Mohammed bin Saeed Al-Jaber, Saudi ambassador to Yemen

Mohammed bin Saeed Al-Jaber
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Updated 03 June 2020

Mohammed bin Saeed Al-Jaber, Saudi ambassador to Yemen

  • Al-Jaber was appointed ambassador 10 days before the Houthi coup of September 2014

Mohammed bin Saeed Al-Jaber is the Kingdom’s ambassador to Yemen and the executive director of Yemen Comprehensive Humanitarian Operations.

He is also the general supervisor of the Saudi Development and Reconstruction Program for Yemen. 

Al-Jaber was appointed ambassador 10 days before the Houthi coup of September 2014.

He obtained his bachelor’s degree in military sciences from King Abdul Aziz Military College and a master’s degree, also in military sciences, from the Saudi Armed Forces Command and Staff College.

He was assigned political and military roles in strategic planning and negotiation, as well as in security, before taking on his role as head of Saudi Arabia’s diplomatic mission in Yemen.

Al-Jaber led the Saudi delegation in the Geneva Consultations on Yemen peace talks in 2015 and the Yemen peace talks in Kuwait in 2016.

He also represented the Saudi Ministry of Defense at the quadrilateral border security dialogue in the US.

The Kingdom co-hosted a UN pledging event on Tuesday, and remains the top backer of the war-ravaged country with a $500 million pledge. Al-Jaber said it was a continuation of Saudi efforts to serve the Yemeni people on all fronts — humanitarian, economic, and development.

Saudi Arabia “is the biggest supporter of Yemen, with a total value of humanitarian and development aid amounting to about $17 billion,” he said.

The envoy highlighted the Kingdom’s humanitarian role and efforts, adding that it topped the donor countries in response to the UN humanitarian plan for Yemen in 2018 with $500 million, $750 million in 2019, and that it was also carrying out initiatives and programs through the King Salman Humanitarian Aid and Relief Center.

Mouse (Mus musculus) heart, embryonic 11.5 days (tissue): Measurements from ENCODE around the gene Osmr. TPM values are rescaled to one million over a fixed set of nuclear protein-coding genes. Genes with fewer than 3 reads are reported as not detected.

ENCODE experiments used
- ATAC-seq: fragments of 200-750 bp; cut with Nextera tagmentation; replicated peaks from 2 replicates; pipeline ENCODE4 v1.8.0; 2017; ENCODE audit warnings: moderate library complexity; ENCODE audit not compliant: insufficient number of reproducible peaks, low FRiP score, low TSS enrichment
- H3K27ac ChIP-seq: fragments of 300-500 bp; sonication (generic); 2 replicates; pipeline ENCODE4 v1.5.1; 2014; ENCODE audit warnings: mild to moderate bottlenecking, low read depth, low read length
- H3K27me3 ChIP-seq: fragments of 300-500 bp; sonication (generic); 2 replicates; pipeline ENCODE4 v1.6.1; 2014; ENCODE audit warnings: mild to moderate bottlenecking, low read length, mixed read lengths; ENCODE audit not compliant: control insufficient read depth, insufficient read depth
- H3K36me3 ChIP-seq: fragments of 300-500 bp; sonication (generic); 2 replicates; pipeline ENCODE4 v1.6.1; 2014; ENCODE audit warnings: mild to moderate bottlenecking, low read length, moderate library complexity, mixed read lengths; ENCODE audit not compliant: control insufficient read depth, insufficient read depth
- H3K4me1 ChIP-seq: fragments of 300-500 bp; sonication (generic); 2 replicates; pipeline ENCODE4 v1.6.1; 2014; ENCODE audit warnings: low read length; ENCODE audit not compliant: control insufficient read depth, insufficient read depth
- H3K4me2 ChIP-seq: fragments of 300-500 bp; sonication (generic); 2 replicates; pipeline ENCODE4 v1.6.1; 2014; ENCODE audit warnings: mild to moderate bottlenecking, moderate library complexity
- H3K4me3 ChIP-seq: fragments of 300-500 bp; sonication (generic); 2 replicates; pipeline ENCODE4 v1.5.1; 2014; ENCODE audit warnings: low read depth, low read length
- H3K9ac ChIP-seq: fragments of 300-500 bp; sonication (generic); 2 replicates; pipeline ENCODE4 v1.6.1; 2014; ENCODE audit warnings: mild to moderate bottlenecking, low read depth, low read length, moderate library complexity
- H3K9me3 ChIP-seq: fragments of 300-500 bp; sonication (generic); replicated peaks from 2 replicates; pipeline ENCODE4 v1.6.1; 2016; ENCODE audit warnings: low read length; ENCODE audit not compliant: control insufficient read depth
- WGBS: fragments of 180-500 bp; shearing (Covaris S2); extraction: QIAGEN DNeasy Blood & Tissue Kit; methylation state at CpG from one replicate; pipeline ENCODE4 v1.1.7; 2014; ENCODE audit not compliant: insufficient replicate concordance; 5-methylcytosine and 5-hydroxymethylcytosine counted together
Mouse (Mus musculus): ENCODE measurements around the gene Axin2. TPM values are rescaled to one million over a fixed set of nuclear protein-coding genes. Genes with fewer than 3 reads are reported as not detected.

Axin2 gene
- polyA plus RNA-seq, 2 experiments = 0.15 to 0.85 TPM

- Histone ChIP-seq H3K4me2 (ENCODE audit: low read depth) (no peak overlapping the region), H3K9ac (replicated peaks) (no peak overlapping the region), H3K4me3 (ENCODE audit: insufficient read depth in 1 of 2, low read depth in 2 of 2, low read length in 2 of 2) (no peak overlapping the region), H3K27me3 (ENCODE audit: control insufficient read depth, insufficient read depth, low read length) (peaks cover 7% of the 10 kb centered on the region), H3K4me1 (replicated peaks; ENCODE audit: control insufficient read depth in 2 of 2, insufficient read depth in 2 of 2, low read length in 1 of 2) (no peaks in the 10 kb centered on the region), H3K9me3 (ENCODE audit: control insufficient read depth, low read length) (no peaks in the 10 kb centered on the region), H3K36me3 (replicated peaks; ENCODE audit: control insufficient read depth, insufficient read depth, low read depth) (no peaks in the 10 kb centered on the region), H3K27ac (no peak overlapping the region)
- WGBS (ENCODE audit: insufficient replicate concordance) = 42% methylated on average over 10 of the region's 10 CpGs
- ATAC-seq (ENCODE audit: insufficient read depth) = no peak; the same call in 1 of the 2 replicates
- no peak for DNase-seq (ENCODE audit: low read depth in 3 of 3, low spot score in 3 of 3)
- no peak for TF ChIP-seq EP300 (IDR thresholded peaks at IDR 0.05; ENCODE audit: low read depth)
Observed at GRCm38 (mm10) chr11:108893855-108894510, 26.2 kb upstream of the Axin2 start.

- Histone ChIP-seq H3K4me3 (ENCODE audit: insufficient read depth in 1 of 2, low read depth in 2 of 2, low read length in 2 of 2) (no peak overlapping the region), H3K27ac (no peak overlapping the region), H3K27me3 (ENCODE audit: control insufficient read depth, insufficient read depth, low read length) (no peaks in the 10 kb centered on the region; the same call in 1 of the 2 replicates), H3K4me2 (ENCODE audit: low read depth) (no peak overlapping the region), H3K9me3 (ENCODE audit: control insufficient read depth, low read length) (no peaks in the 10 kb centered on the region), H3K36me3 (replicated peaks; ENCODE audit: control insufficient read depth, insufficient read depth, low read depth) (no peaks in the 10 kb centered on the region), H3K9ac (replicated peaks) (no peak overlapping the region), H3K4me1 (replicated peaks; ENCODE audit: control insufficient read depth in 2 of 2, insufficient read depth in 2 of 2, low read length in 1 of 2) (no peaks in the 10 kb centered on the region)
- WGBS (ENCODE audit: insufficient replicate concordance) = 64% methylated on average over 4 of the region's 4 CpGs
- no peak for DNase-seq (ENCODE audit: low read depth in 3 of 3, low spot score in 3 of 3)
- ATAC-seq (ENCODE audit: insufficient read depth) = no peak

Saudi investors share expertise on Saudi corporate VC opportunities

Updated 27 November 2020

Saudi investors share expertise on Saudi corporate VC opportunities

JEDDAH: The two-day Step Saudi 2020 event featured two prominent Saudi figures in the field of investment on the second day.
Hashim Al-Awadi, CEO of Tech Invest, and Salman Jaffery, chief investment officer at Saudi Aramco Entrepreneurship Ventures, both shared their expertise, with the latter saying it is more beneficial for corporations to start a venture capital (VC) arm than invest from their current mergers and acquisitions arm (M&A).
Managing partner at Class 5 Global, Zach Finkelstein, who moderated the session on the second day of the event, said the San Francisco-based venture fund invested in a number of companies in the Middle East.
“The Middle East is particularly interesting to us, and in the past, our partners have invested in such regional companies as Careem. We’re excited to explore the development of the corporate VC space and how it can impact places like Saudi Arabia,” he added.
When asked why a corporation should start a VC arm instead of investing from an M&A team, and why have a separate corporate Venture Capital arm in the first place, Jaffery answered that “it brings faster results.”
“I think the easiest answer to that is just speed and agility,” he said. “Getting that response quickly to the market. VC deals can take weeks or months whereas an M&A transaction can take up to a year or longer, and also similarly, if you’re trying to then come out of it, it’s harder to come out of a joint venture agreement or an M&A as opposed to a VC.”
Al-Awadi explained his opinion a traditional VC perspective, and said: “We like the fact that corporations can invest from both their M&A arms and their VC arms if they have them.”
He highlighted that VC arms can invest in a greater variety of companies. “You have the intelligence, you know the market and if you’re looking at specific technology where we don’t have a lot of expertise we trust that you (other venture capitalists) know the market and you can evaluate that technology better to see if it has the capability and potential for growth or not.
“Eventually, you do have an M&A arm that will provide an exit for us, for an incentive for this company to work hard to grasp the intention after having been invested in by the VC arm of this big corporate to maybe look into making a partial agreement or complete acquisition, which really adds an incentive for the company to grow and attracts other investors and also attracts talent to join the company and help it grow even more.”
He said both the VC and M&A arm are important for company growth. “We tend to look at corporate investors through both arms as complementary to what we do when we have both of them around.”
The Kingdom has obtained a high reputation among investors internationally through the years, especially after the economic and social reforms of Saudi Vision 2030.
Step Saudi is home to the Kingdom’s best entrepreneurs, investors, creatives and digital enthusiasts. The last edition of Step Saudi featured four content tracks, more than 100 startups and over 1,500 attendees.